Canonical URL More than often, there are multiple ways to reach a same page on a Website. Canonicalization is the process of picking the best URL when there are several choices, usually referring to the homepage of a website. For e.g. consider http://www.google.com and http://google.com. Both URLs provide same content. Another example of this is “domain.com/aboutus.htm” and “blog.domain.com/aboutus.htm” More than often search engines are intelligent enough to recognize that the content on the pages is the same, and they would pick one of the URLs, which might not be out preferred one.
Canonical URL – best practices There are a few ways to ensure that the proper URL is indexed: When linking to your homepage always point to the same URL When requesting links from other sites, always point to the same URL Redirect the non‐www homepage to the www version of the homepage, use 301 Permanent redirects. A 301 redirect example (JSP) is shown below. <%response.setStatus(301);response.setHeader( "Location", "http://www.new-url.com/" );response.setHeader( "Connection", "close" );%>
HTTP 301 &HTTP 302 302 is a temporary redirect 301 is the permanent redirect As far as possible use only 301 for redirection. (Explained on previous slide) Always redirect from the server (Sample on previous slide) 302 redirects indicate that the content is temporary and will be changed in the near future. Popularity attained by the previous site or page will not be passed on to the new site. 301 Permanent Redirects should be used when the change is long‐term or permanent, which allows Page Rank and link popularity to transfer. This is taken care by the indexing engines of all major search engines.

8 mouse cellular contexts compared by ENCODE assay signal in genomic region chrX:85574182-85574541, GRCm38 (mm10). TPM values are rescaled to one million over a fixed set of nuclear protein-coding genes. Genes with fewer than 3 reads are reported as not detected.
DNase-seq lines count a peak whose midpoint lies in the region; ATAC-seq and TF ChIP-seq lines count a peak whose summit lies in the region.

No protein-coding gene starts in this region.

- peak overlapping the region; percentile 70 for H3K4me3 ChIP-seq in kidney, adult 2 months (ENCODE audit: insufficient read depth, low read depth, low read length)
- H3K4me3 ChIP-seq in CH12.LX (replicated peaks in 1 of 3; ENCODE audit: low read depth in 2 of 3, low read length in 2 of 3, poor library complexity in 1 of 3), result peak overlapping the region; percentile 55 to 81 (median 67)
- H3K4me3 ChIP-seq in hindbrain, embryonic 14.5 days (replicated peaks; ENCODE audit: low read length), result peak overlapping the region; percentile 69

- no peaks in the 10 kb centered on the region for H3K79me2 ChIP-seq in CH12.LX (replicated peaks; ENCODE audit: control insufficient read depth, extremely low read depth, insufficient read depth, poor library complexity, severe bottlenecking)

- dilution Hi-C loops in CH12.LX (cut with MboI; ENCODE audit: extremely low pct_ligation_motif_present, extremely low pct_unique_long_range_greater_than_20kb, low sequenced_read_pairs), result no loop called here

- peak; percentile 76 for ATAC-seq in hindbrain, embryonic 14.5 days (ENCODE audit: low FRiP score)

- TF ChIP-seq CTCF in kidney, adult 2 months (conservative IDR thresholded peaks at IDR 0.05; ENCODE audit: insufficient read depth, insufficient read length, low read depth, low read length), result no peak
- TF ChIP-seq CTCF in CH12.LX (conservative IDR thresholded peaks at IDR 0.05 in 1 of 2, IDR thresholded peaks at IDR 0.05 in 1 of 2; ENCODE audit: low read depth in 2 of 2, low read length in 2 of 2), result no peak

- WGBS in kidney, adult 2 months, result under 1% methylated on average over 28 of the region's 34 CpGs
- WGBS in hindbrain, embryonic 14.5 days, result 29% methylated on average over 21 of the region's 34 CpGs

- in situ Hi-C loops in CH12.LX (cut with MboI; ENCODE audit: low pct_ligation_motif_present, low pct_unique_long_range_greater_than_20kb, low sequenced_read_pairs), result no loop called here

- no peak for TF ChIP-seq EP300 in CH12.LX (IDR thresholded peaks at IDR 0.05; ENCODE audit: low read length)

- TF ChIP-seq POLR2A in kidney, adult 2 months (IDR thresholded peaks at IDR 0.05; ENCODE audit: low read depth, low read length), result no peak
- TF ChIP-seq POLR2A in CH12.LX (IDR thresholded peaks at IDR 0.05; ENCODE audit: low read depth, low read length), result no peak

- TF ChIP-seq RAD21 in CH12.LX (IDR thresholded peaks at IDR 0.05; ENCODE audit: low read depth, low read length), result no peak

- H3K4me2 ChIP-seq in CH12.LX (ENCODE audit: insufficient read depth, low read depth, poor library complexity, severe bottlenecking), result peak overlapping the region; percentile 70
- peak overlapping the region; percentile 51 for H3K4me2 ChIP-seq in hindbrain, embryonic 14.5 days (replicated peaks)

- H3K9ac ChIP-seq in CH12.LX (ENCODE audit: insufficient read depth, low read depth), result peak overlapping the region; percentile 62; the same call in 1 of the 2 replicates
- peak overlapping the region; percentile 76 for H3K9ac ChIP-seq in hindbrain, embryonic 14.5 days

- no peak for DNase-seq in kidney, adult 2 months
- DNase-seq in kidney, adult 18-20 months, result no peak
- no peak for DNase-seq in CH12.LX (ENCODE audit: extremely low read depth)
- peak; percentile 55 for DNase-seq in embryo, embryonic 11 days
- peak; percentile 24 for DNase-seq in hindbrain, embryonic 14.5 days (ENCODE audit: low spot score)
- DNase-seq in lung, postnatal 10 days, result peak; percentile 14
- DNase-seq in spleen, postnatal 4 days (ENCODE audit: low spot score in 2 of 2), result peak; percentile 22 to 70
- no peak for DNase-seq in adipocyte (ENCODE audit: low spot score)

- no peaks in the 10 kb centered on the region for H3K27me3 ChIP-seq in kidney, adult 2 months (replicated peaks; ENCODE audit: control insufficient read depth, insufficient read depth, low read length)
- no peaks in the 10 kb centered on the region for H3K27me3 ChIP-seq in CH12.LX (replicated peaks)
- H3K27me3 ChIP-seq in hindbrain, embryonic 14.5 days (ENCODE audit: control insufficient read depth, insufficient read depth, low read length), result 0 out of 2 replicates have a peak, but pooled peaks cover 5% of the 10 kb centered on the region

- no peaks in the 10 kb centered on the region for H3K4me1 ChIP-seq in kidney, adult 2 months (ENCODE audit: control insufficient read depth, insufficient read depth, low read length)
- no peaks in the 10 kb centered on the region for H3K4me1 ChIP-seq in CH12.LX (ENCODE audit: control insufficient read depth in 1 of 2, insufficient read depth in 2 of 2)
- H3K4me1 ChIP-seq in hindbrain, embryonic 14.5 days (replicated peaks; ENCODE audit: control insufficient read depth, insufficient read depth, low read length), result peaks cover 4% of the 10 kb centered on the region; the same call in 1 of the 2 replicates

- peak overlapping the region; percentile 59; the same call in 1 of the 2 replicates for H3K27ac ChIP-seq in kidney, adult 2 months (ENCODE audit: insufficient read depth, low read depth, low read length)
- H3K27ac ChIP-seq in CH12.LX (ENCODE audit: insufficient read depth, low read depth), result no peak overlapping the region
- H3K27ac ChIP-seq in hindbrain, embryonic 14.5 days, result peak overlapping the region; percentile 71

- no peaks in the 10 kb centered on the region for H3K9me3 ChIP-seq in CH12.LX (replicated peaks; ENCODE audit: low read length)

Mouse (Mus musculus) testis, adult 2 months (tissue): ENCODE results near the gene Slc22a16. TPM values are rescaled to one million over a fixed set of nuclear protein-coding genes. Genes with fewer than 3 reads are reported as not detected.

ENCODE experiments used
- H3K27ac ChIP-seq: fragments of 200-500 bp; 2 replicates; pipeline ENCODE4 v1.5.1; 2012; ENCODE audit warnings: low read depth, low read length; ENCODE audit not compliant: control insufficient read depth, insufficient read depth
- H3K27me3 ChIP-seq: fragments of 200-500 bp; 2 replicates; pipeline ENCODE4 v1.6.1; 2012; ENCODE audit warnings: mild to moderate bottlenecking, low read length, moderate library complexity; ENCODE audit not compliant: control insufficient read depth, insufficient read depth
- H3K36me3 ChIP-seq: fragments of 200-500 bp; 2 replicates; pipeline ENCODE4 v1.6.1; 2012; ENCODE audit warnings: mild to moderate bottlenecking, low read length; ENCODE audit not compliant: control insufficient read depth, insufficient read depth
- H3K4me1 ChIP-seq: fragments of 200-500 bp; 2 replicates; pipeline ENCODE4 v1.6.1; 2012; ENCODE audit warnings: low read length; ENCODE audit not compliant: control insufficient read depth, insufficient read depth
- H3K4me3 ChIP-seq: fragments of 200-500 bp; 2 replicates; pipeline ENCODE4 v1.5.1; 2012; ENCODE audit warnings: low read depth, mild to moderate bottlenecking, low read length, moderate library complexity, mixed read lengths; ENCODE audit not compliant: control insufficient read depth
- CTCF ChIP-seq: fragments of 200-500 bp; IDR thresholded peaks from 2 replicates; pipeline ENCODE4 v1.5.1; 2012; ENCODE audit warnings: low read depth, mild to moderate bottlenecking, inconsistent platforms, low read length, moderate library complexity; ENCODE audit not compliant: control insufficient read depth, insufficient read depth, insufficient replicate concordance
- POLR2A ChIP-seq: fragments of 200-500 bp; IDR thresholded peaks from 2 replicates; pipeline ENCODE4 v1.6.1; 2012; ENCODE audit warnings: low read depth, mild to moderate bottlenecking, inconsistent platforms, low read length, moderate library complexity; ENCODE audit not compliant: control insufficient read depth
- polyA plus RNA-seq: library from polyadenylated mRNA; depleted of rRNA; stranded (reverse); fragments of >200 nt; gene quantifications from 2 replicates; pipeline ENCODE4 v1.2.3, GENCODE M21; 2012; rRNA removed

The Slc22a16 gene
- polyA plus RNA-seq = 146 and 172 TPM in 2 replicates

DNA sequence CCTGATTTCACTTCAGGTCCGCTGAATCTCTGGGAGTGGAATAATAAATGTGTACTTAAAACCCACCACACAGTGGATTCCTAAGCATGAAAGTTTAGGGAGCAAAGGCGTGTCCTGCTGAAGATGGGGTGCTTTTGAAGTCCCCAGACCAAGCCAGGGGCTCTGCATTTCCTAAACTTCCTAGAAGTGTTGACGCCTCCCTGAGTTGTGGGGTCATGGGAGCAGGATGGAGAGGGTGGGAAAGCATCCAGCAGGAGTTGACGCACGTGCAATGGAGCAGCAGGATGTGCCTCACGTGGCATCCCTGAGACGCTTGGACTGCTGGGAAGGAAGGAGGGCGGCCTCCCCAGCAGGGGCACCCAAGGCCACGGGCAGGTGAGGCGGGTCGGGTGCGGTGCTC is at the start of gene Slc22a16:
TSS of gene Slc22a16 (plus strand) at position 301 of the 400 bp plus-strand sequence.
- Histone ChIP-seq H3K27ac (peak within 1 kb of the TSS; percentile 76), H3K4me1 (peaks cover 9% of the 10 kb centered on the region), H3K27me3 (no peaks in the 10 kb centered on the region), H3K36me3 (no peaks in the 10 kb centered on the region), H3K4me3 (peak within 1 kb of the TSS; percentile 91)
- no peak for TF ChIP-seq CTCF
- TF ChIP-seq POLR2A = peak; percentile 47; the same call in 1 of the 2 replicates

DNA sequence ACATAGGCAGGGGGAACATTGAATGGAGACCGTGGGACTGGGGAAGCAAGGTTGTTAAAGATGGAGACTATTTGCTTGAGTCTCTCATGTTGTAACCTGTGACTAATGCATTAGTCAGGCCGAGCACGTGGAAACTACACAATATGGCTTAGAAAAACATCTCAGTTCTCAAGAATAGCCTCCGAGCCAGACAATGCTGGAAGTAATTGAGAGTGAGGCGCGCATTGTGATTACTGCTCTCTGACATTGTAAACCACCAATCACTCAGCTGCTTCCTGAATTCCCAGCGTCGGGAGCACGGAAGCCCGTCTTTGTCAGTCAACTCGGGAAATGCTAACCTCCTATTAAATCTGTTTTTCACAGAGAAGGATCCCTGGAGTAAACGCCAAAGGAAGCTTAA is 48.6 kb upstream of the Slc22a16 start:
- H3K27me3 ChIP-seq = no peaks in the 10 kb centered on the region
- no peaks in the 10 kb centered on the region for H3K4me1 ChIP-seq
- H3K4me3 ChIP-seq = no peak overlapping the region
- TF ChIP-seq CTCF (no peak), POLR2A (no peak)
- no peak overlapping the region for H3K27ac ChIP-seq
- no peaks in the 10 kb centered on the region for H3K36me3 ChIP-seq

Name Value pairs in URLs Name Value pairs are used on urls to provide information necessary to produce dynamic content. Urls tend to become lengthy with name value pairs They contain numbers which are typically treated as junk by Search engines. Further “prod_code” does not make any sense to a common user. A Product name would have been better Use valuable keywords in the name‐value pairs whenever possible and keep the quantity of pairs to no more than three.